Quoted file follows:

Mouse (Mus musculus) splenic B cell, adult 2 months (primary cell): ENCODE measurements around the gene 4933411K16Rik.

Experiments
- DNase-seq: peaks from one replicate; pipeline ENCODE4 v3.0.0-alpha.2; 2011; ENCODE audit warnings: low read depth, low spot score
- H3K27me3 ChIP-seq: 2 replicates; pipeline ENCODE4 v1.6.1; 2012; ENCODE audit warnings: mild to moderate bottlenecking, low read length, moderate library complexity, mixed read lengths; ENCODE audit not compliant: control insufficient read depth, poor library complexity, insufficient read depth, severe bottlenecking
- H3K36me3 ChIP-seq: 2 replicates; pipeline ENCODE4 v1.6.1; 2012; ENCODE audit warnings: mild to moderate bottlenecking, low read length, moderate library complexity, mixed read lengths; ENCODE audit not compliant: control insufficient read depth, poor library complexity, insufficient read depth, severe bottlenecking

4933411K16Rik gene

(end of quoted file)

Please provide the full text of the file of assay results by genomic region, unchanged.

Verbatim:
Mouse (Mus musculus) splenic B cell, adult 2 months (primary cell): ENCODE measurements around the gene 4933411K16Rik.

Experiments
- DNase-seq: peaks from one replicate; pipeline ENCODE4 v3.0.0-alpha.2; 2011; ENCODE audit warnings: low read depth, low spot score
- H3K27me3 ChIP-seq: 2 replicates; pipeline ENCODE4 v1.6.1; 2012; ENCODE audit warnings: mild to moderate bottlenecking, low read length, moderate library complexity, mixed read lengths; ENCODE audit not compliant: control insufficient read depth, poor library complexity, insufficient read depth, severe bottlenecking
- H3K36me3 ChIP-seq: 2 replicates; pipeline ENCODE4 v1.6.1; 2012; ENCODE audit warnings: mild to moderate bottlenecking, low read length, moderate library complexity, mixed read lengths; ENCODE audit not compliant: control insufficient read depth, poor library complexity, insufficient read depth, severe bottlenecking

4933411K16Rik gene